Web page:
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Comedy actor, writer and director Harold Ramis is best known for the 1984 film Ghostbusters, which he co-wrote and starred in along with Bill Murray and Dan Aykroyd. Ramis had co-written and planned to star in the long-awaited Ghostbusters IIIbut did not get the chance. Ramis died Monday in Chicago from an autoimmune disorder. He was 69 years old.

Ramis co-wrote Animal House, Meatballs and Stripes. He co-wrote and directed Caddyshack, and directed Murray in Groundhog Day.

Today, we remember Ramis with excerpts from a 2005 interview with Fresh Air's Terry Gross:

"I played a lot of weasels, a lot of cowards; sweating cowards was my thing. I used to play like hippies and, like, counterculture guys, and [John] Belushi kind of took that over, so I moved into the coward role. … The other thing I would always play was the character called "specs" or "the professor." I’d play the brainy guy, which I ended up doing, of course, in Ghostbusters.”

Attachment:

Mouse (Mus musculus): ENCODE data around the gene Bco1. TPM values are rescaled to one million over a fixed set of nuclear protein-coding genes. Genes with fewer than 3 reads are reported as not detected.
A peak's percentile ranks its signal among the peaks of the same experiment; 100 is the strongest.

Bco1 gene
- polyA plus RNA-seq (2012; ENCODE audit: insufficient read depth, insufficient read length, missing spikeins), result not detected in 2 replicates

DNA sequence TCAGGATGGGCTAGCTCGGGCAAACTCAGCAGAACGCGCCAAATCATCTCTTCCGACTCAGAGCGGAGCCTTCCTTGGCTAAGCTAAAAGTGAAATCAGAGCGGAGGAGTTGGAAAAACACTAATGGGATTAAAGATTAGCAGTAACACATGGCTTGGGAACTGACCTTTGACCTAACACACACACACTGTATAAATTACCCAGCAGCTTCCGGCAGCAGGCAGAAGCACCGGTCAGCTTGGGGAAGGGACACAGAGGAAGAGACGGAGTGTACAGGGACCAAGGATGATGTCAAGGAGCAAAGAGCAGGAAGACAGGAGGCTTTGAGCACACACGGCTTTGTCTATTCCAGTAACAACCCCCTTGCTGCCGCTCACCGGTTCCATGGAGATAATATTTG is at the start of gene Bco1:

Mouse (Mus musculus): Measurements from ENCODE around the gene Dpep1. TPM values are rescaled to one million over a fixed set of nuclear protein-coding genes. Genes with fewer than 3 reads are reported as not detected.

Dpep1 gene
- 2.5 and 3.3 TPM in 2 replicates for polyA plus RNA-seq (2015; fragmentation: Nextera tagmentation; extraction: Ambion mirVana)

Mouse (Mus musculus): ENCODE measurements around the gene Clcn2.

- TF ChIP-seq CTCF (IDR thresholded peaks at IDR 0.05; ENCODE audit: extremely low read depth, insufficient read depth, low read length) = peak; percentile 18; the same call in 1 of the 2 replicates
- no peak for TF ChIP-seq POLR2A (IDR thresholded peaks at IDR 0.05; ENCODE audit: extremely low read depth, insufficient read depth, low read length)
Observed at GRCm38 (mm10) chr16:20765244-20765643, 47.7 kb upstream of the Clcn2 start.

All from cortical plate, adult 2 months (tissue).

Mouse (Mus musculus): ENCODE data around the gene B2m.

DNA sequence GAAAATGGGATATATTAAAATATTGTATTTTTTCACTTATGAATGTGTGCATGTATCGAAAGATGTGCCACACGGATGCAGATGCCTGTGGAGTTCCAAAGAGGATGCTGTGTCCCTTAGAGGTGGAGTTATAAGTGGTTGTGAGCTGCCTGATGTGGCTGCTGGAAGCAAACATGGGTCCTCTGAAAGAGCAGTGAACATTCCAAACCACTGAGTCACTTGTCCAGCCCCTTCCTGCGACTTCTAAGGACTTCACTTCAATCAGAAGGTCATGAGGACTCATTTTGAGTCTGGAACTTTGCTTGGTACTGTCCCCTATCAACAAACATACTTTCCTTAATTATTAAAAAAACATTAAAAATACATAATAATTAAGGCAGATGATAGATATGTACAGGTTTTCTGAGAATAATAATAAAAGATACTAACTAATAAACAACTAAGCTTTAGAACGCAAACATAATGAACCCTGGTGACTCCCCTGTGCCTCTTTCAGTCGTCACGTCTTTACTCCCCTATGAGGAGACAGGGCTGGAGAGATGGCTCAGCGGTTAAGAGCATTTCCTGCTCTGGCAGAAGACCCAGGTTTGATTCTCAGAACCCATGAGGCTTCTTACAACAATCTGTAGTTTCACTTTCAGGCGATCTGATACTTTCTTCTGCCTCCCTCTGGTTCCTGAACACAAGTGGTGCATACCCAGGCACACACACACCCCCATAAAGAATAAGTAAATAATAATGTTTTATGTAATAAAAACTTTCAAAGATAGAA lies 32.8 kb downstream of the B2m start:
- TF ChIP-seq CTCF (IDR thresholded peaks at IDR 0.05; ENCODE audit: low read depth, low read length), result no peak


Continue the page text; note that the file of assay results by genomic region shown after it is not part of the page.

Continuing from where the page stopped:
image via US Magazine Credit: Columbia/courtesy Everett Collection

Harold Ramis was the master of the smart dumb-movie, which he could only make because he actually was one of the smartest guys around – he could fence, speak Greek, joke about Trotsky, and do the ritual drumming he learned attending Robert Bly’s men’s groups. Like [Bill] Murray, he was always more serious than people originally supposed.
—  John Powers on the late Harold Ramis